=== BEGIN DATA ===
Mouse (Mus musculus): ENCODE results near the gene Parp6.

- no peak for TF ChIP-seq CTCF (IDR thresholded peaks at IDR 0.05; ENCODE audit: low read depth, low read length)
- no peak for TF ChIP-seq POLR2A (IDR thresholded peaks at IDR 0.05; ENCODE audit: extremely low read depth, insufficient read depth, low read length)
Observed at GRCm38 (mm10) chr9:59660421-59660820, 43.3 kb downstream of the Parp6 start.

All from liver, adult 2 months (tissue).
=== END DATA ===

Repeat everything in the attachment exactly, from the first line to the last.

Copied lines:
Mouse (Mus musculus): ENCODE results near the gene Parp6.

- no peak for TF ChIP-seq CTCF (IDR thresholded peaks at IDR 0.05; ENCODE audit: low read depth, low read length)
- no peak for TF ChIP-seq POLR2A (IDR thresholded peaks at IDR 0.05; ENCODE audit: extremely low read depth, insufficient read depth, low read length)
Observed at GRCm38 (mm10) chr9:59660421-59660820, 43.3 kb downstream of the Parp6 start.

All from liver, adult 2 months (tissue).